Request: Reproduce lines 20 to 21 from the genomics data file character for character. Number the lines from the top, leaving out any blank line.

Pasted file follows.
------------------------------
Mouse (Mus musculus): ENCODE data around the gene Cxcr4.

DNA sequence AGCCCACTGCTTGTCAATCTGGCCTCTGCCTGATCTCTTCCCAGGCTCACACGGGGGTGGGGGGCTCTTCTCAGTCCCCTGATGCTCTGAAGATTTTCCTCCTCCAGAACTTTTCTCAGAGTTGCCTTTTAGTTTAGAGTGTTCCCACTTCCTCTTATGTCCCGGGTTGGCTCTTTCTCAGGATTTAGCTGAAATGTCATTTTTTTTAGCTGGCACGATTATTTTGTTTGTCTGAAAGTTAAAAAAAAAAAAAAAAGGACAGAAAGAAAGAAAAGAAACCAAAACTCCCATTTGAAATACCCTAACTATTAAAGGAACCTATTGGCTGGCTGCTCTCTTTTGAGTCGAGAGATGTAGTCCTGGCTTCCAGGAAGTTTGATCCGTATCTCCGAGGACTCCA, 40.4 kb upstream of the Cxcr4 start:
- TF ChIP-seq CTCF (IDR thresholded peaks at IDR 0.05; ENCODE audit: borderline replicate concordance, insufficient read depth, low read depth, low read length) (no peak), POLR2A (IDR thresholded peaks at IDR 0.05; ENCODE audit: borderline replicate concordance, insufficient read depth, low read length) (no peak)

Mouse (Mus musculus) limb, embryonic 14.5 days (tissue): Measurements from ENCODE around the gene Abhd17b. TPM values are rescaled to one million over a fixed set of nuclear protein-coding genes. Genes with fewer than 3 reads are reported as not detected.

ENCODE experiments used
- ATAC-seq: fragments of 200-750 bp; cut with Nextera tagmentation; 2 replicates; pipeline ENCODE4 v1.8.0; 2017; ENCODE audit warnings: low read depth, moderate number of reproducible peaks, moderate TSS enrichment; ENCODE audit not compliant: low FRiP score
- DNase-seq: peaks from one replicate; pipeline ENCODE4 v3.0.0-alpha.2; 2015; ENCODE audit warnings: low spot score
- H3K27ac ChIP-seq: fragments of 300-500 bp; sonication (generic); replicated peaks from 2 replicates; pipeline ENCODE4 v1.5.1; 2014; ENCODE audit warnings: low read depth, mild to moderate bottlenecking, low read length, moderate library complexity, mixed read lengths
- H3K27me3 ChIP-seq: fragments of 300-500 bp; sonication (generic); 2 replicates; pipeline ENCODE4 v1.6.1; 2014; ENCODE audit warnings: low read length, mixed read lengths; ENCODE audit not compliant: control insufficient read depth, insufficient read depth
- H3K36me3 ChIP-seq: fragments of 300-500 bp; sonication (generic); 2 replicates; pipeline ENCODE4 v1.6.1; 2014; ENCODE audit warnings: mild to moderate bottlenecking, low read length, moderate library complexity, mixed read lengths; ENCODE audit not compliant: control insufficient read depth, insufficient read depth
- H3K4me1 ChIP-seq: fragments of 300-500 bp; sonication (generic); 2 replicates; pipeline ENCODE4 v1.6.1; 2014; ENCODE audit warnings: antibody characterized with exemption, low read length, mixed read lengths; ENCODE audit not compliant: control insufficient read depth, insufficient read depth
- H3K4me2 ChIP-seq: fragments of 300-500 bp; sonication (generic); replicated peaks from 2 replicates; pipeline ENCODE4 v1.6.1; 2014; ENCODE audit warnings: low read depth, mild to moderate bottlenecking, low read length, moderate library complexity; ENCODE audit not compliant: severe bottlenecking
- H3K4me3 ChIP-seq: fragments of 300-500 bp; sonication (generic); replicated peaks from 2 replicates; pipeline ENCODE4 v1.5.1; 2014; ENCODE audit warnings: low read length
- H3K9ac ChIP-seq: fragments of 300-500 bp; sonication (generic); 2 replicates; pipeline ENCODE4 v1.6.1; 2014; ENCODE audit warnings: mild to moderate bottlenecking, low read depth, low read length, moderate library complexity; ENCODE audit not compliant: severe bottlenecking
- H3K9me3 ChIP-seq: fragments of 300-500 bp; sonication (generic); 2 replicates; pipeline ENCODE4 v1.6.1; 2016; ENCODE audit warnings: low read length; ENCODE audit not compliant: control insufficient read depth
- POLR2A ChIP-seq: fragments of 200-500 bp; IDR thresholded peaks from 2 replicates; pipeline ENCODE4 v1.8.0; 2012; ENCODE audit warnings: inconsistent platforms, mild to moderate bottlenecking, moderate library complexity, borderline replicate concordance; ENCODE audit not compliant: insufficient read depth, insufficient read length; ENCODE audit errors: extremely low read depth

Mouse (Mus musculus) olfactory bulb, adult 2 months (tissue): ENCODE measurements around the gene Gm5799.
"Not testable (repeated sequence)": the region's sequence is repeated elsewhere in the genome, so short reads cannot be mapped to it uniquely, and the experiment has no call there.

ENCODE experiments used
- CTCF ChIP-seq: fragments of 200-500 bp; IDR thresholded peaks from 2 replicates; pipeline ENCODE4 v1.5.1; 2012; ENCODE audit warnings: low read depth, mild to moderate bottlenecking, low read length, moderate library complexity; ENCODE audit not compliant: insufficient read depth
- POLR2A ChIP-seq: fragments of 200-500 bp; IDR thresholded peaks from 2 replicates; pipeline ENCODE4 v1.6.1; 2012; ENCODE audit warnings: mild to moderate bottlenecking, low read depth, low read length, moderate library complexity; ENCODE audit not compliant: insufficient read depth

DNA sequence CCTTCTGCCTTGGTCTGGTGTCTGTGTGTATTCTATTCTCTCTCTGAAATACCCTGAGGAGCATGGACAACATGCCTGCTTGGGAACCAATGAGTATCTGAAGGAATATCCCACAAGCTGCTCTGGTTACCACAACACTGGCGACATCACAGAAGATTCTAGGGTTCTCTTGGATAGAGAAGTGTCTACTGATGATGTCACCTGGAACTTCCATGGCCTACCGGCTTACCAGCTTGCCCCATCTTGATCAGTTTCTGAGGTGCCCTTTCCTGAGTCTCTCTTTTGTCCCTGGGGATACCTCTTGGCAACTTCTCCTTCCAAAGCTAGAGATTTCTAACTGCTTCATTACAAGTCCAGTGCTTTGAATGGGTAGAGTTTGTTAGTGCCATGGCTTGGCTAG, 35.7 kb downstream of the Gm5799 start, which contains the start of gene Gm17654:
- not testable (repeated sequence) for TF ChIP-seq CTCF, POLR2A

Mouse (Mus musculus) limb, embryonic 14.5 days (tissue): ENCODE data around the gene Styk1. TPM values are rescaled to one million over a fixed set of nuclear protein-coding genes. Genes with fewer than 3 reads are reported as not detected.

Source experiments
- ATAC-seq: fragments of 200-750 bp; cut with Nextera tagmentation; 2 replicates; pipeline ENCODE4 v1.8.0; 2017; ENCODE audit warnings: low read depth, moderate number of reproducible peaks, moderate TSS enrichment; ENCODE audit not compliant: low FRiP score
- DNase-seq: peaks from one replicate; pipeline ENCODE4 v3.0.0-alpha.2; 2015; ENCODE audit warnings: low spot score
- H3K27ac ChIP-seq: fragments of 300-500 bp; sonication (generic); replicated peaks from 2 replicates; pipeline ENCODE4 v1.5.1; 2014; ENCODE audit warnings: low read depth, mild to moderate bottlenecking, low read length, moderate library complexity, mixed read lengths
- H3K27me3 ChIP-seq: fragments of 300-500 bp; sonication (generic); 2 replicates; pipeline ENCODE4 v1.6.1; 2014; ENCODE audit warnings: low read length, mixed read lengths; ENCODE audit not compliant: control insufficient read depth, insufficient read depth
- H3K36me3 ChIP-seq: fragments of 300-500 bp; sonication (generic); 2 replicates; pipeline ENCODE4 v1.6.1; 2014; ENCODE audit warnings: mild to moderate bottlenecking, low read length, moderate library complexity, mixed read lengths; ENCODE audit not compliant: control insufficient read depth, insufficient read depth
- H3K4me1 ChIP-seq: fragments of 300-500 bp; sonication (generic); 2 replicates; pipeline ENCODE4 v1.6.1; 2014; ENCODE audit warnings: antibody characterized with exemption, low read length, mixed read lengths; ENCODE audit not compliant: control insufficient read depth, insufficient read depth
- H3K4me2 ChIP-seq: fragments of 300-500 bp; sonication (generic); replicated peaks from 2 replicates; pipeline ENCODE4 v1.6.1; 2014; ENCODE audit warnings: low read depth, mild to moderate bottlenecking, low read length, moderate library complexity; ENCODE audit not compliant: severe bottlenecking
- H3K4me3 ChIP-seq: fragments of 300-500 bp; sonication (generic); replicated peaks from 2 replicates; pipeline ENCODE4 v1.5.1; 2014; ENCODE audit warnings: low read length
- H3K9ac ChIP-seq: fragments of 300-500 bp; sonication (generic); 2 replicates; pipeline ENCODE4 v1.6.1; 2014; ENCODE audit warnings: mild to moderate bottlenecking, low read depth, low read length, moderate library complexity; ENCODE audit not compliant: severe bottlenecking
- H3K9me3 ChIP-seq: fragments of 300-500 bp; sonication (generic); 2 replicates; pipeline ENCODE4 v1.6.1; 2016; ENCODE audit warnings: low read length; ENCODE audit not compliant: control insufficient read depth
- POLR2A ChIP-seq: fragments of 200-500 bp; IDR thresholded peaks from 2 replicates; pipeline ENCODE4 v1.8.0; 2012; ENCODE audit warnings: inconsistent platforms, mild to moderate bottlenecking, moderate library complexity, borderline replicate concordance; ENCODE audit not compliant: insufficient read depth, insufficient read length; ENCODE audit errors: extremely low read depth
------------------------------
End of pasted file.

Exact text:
- CTCF ChIP-seq: fragments of 200-500 bp; IDR thresholded peaks from 2 replicates; pipeline ENCODE4 v1.5.1; 2012; ENCODE audit warnings: low read depth, mild to moderate bottlenecking, low read length, moderate library complexity; ENCODE audit not compliant: insufficient read depth
- POLR2A ChIP-seq: fragments of 200-500 bp; IDR thresholded peaks from 2 replicates; pipeline ENCODE4 v1.6.1; 2012; ENCODE audit warnings: mild to moderate bottlenecking, low read depth, low read length, moderate library complexity; ENCODE audit not compliant: insufficient read depth